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    130: The Link Between Your Beliefs & Your Longevity w/ Dr. Mario Martinez

    You can control your health and how long you live by examining your deeply held belief systems and resolving generational trauma. How? This episode withDr. Mario Martinez explores the links between cultural beliefs and longevity.

    Or listen & subscribe for free on Apple Podcasts | Android

    About Dr. Mario Martinez

    Dr. Martinez is a clinical neuropsychologist who specializes in how cultural beliefs affect health and longevity. He proposes, based on credible research evidence, that longevity is learned and the causes of health are inherited. He has studied healthy centenarians (100 years or older) worldwide and found that only 20 to 25% can be attributed to genetics - the rest is related to how they live and the cultural beliefs they share. 

    He is the author of the bestselling book, The MindBody Code: How to Change the Beliefs that Limit Your Health, Longevity, and Success that teaches his theory and practice of biocognitive science to the general public. In addition to longevity, he also explains why our immune system is not just a protector. Instead, it responds to the cultural premises we learn to perceive the world.

    In this episode, Dr. Mario explains why some cultures live longer and how we can adopt some of their beliefs and practices in our own lives. He also shares the scientific basis for how generational trauma happens and what we can do to heal from this. Dr. Mario also talks about the creative outcome from discipline and positive patterns.

    You know one of my favorite hormones is Oxytocin - the love hormone - well, Dr. Mario talks about what some daily activities are that will increase our Oxytocin and why we should. His research into centenarians has revealed the true role of Oxytocin plays in our longevity. He also shares how creating and following simple rituals can increase your lifespan.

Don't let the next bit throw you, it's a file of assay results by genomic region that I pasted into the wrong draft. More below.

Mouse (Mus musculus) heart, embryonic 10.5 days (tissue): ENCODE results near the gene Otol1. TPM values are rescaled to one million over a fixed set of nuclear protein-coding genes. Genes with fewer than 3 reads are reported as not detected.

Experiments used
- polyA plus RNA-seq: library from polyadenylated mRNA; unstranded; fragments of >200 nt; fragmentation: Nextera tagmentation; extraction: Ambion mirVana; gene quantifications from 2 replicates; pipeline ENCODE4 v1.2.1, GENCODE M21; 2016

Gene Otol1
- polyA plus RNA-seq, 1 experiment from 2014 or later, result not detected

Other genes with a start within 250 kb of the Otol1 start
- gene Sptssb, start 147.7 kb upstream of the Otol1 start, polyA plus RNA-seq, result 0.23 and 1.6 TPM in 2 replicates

We talk about how this collective quarantine we’re experiencing with the Coronavirus can actually alter the way our minds work. What was important to you before this supervirus might not hold the same weight when we’re through this health crisis.

    What we need to do in order to increase our longevity is to create our own eudemonic pleasure. This is a simple part of your daily life, like taking a shot of rum at the end of the day, which brings you pleasure for no other reason than creating joy. For you, this might look like regular phone calls with your friends, an indulgence that fills your cup, or even a morning run.

    Do you have any daily rituals or eudemonic pleasures you participate in? As always, you can ask me anything and let me hear your thoughts in the comments below. If you have questions, email team@drannacabeca.com.

     

    In This Episode:

    • What some of the cultural standards are that lead to longevity
    • How you can be experiencing generational trauma
    • What discipline and positive patterns create
    • Why you should practice compassion
    • How to increase your Oxytocin
    • What power there is in rituals
    • How a long-term traumatic experience, like collective quarantine, can change your perspective on what’s important now
    • How to create your own eudemonic pleasure
    • What a subculture of wellness is and why you should create one

    Subscribe to The Girlfriend Doctor Podcast w/ Dr. Anna Cabeca on Youtube

    Quotes:

    “That’s a powerful statement. Embody your truth, essentially, embody what is true to you versus the lies that have been told about you. Embody what’s true to you and practice it.” (19:15)

    “Find out what is good about your culture and see what you’re not doing that your culture taught you that you can incorporate. Then, also look at how your culture limited you. And, sometimes even berated you, and begin to question that.” (43:22)

    “The antidote for shame is honor-consciousness. And I use honor-consciousness as an anti-inflammatory.” (49:39)

     

    Links

    Pre-Order Keto-Green 16 to get a sneak peek and free gifts!

    Buy The MindBody Self: How Longevity is Culturally Learned and the Causes of Health Are Inherited

    Find Dr. Mario Martinez Online

    Find Dr. Mario Martinez onFacebook |Twitter |LinkedIn

     

    Transcript: 

    Dr. Mario: